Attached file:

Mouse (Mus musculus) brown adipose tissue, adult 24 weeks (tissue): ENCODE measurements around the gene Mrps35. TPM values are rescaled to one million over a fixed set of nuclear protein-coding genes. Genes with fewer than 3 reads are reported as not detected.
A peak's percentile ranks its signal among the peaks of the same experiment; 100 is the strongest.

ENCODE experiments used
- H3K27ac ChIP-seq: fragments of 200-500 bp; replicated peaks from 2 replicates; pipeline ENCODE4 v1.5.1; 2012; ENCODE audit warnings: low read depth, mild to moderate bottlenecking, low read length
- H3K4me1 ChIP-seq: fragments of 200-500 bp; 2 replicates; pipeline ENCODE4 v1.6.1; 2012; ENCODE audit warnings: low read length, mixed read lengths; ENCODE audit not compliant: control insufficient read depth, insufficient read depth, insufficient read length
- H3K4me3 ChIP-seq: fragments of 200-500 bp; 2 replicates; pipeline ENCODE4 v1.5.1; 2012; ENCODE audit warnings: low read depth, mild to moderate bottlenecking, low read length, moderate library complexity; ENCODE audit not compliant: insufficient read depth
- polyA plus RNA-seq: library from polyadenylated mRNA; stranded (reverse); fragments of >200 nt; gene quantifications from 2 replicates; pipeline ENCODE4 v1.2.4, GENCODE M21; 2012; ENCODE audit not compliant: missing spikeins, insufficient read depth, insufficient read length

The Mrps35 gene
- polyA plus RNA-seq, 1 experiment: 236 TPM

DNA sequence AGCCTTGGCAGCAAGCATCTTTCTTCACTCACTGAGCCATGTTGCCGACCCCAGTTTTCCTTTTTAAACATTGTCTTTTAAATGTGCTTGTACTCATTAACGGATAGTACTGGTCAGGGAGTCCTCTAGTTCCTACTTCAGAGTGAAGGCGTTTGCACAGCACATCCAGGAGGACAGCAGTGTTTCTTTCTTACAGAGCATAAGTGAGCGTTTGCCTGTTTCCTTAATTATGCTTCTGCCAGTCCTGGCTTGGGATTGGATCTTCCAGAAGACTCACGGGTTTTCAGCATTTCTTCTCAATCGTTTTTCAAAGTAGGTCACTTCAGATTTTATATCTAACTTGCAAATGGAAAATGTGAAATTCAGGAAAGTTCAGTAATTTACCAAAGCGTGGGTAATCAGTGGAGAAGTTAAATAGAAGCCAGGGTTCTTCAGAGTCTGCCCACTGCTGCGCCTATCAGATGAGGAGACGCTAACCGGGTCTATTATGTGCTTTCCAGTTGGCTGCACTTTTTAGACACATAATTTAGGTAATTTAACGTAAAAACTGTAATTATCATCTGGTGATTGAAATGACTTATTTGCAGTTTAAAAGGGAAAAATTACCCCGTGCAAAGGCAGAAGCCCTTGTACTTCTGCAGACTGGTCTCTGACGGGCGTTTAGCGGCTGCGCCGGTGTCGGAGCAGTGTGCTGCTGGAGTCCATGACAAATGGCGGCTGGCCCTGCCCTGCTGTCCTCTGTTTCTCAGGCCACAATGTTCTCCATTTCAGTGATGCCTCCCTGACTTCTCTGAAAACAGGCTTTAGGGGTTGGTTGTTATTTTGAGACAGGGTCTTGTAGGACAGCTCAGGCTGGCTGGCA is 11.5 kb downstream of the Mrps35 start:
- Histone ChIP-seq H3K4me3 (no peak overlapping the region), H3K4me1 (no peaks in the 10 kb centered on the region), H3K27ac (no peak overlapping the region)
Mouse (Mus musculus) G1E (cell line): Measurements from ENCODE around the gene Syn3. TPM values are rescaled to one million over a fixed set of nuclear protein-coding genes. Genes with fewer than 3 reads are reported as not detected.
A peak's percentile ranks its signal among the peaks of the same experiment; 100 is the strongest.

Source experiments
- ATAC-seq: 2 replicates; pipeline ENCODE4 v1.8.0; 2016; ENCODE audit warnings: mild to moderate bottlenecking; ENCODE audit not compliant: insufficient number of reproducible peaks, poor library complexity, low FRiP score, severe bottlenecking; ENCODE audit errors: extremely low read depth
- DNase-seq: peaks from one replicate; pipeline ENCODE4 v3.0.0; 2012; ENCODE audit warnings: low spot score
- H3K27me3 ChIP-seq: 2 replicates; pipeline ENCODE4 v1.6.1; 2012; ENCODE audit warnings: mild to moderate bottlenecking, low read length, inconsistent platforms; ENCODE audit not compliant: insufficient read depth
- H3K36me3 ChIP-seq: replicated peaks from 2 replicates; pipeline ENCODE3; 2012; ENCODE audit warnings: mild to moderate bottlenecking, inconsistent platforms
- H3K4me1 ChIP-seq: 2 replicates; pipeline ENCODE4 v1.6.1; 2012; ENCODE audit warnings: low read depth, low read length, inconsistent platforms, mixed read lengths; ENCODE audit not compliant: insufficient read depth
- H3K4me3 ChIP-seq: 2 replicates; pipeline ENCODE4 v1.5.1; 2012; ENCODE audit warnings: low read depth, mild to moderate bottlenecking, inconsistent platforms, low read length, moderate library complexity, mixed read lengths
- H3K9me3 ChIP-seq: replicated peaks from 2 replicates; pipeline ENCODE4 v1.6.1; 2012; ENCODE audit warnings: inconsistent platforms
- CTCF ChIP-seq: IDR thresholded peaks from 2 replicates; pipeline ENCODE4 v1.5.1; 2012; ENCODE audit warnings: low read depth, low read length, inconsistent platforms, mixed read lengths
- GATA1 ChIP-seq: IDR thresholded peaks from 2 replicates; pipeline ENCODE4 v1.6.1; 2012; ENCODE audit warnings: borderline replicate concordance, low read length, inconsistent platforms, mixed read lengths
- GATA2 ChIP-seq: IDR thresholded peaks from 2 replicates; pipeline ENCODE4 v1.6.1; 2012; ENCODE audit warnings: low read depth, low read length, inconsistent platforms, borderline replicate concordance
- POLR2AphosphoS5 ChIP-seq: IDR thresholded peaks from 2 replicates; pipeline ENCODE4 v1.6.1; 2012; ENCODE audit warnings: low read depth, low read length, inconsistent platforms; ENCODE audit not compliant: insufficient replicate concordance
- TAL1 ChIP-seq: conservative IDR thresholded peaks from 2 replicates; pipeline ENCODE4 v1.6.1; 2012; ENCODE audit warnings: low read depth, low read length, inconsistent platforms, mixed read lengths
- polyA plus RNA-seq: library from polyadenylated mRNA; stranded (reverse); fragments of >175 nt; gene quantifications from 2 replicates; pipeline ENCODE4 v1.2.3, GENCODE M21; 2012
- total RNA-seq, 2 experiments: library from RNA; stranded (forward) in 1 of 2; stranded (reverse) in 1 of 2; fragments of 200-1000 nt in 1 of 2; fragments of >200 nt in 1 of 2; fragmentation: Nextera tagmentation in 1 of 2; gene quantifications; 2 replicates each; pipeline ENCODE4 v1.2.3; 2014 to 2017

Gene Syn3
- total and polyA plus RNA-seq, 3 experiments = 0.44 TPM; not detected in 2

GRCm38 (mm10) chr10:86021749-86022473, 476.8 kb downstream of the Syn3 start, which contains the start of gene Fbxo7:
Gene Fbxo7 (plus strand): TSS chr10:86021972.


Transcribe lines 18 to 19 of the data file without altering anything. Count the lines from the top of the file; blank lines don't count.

- H3K36me3 ChIP-seq: replicated peaks from 2 replicates; pipeline ENCODE3; 2012; ENCODE audit warnings: mild to moderate bottlenecking, inconsistent platforms
- H3K4me1 ChIP-seq: 2 replicates; pipeline ENCODE4 v1.6.1; 2012; ENCODE audit warnings: low read depth, low read length, inconsistent platforms, mixed read lengths; ENCODE audit not compliant: insufficient read depth